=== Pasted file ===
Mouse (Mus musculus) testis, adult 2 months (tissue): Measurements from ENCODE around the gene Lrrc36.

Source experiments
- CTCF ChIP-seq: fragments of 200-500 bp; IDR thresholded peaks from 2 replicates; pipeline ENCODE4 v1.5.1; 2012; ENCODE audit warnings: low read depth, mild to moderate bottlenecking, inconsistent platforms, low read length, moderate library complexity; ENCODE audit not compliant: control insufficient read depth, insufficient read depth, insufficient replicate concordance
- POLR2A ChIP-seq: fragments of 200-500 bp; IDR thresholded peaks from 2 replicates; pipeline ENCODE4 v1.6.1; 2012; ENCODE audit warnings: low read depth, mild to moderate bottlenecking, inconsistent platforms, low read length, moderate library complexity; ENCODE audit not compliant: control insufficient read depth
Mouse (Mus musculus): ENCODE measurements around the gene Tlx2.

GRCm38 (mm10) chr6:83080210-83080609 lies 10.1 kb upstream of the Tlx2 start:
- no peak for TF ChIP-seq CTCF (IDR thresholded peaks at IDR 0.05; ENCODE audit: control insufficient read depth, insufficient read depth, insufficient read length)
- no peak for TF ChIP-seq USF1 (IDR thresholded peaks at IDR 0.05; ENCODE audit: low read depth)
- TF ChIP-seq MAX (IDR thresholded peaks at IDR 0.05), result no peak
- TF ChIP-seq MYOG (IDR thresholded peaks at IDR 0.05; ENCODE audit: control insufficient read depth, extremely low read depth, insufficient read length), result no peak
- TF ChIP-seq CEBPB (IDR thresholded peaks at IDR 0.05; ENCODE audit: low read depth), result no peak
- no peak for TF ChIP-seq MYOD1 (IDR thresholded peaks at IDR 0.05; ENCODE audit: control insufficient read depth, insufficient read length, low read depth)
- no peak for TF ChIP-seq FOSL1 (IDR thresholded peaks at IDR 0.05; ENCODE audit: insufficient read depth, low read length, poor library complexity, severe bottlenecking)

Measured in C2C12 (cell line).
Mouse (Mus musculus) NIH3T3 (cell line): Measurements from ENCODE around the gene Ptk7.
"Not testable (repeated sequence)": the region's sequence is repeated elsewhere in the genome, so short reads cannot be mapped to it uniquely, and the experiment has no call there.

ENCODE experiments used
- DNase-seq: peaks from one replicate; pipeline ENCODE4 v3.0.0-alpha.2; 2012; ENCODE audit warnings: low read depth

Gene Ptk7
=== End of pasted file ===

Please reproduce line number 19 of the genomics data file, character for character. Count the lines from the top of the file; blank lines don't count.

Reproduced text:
Gene Ptk7